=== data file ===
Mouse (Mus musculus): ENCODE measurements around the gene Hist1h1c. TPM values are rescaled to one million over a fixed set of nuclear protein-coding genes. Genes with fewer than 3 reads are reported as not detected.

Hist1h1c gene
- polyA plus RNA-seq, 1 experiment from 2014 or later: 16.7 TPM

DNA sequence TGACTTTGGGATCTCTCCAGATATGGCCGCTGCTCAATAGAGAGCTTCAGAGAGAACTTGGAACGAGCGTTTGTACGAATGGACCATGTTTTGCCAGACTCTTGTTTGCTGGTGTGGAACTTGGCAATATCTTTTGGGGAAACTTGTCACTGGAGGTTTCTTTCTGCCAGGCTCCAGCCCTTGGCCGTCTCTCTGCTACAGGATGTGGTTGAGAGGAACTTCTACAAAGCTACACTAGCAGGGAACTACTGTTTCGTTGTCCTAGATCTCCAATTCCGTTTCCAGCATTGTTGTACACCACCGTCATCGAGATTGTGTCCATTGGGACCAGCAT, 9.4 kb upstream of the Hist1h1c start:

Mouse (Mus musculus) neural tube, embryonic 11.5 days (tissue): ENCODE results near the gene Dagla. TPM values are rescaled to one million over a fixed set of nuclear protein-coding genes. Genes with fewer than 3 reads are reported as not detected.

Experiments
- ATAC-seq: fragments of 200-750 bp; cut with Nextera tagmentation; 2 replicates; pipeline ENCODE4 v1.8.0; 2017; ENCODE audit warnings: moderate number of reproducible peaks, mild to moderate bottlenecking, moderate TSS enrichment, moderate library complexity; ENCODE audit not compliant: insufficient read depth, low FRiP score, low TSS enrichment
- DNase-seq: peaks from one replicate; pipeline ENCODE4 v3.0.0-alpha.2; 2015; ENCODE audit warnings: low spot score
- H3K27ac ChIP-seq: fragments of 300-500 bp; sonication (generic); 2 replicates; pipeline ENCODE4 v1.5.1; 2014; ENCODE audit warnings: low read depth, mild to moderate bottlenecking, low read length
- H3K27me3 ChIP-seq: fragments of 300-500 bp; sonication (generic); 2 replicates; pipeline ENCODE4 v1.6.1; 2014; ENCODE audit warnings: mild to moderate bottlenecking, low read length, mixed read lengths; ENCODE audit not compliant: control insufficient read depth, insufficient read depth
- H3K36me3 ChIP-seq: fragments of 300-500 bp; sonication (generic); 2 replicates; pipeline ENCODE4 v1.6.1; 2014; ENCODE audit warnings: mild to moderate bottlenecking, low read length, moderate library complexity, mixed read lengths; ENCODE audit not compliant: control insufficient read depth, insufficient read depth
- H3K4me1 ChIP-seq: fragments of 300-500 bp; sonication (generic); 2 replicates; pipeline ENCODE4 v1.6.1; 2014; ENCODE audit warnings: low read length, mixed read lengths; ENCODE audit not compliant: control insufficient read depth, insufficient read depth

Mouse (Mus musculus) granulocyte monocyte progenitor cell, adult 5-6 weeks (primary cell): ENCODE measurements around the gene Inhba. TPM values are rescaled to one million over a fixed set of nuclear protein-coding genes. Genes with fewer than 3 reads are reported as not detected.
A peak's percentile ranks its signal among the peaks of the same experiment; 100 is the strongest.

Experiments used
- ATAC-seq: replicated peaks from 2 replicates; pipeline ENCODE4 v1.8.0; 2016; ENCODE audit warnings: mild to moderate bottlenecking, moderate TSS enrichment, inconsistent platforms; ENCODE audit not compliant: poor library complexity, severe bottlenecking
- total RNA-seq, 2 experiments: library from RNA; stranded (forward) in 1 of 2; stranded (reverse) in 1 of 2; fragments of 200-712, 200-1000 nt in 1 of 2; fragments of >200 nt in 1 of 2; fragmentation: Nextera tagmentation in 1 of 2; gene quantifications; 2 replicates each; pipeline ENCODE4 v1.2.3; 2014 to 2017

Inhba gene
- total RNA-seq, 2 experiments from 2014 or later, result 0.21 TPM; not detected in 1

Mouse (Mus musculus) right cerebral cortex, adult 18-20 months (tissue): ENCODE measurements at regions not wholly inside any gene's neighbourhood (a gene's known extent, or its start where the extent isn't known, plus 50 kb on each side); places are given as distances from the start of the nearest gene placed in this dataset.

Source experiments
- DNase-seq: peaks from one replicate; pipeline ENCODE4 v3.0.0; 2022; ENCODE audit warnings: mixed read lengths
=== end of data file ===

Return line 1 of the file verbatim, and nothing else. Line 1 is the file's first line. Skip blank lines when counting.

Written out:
Mouse (Mus musculus): ENCODE measurements around the gene Hist1h1c. TPM values are rescaled to one million over a fixed set of nuclear protein-coding genes. Genes with fewer than 3 reads are reported as not detected.